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Micah Clarke: A Tale of the Monmouth Rebellion

Author: Arthur Conan Doyle
Pages: 372
Publication Date: 2010

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His statement as made to his three grandchildren Joseph, Gervas, and Ruben during the hard winter of 1734.

Sir Arthur Conan Doyle’s Sherlock Holmes stories are classics of western literature. But most people don’t realize that he was also among the best historical novelists of his day. Between 1888 and 1906 he wrote ten historically-oriented books, covering events ranging from the Hundred Years War, to the 19th Century British occupation of Egypt.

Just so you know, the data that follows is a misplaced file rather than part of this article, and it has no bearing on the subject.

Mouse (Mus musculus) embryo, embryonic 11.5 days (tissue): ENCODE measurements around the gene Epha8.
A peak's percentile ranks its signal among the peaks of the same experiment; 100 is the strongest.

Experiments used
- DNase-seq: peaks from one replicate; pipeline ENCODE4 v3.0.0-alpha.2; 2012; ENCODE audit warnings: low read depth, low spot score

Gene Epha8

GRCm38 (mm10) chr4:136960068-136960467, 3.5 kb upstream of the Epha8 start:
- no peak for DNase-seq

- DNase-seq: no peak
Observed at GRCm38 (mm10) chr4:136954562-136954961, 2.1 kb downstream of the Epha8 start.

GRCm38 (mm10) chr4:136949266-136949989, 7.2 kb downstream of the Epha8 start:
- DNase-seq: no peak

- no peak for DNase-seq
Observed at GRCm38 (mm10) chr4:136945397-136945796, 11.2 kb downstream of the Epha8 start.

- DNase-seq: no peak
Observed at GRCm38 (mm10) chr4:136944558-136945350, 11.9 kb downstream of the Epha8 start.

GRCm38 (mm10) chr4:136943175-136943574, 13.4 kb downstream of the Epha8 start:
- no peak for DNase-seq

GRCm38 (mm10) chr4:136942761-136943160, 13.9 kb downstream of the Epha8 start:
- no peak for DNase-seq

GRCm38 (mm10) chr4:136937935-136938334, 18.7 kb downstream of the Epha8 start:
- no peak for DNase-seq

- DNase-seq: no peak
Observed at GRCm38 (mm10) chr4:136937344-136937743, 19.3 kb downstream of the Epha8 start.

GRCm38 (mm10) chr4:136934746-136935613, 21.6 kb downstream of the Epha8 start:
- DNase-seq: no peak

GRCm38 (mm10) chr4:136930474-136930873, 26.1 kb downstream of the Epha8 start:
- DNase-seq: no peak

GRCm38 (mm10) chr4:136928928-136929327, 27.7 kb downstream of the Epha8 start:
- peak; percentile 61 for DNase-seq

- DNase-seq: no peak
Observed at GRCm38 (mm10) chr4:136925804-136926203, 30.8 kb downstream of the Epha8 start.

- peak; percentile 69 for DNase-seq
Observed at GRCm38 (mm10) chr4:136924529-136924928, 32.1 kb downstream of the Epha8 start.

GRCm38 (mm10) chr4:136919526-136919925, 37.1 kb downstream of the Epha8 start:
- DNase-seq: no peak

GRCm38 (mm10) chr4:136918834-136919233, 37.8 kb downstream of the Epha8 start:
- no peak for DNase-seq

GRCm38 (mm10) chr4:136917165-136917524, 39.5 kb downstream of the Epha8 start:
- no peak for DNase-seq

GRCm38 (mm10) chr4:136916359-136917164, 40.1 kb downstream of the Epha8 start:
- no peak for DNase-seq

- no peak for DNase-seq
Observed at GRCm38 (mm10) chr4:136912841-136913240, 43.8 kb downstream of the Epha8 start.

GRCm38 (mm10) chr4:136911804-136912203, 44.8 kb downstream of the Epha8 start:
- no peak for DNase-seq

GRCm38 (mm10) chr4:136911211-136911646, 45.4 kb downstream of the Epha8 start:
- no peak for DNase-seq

Fireship Press is proud to make these novels once again available to modern audiences.

It is 1685 and Charles II has recently died. Two people lay claim to the throne of England—James, a Catholic (and Charles’ brother); and James Scott, the Duke of Monmouth, a protestant (and Charles' illegitimate son). James II is awarded the throne, but Monmouth musters an army of 6000, mostly farmers, to challenge him.

Micah Clarke, a commoner, is caught up in the events; and he tells the tale to his grandchildren—the rising in Somerset, the glorious march toward Bristol and Bath, the calamitous defeat at Sedgemoor, and the “Bloody Assizes” of Judge George Jeffreys where hundreds of rebels were summarily hung.

It is a story that is masterfully told, by one of the truly great story-tellers of all time - Sir Arthur Conan Doyle

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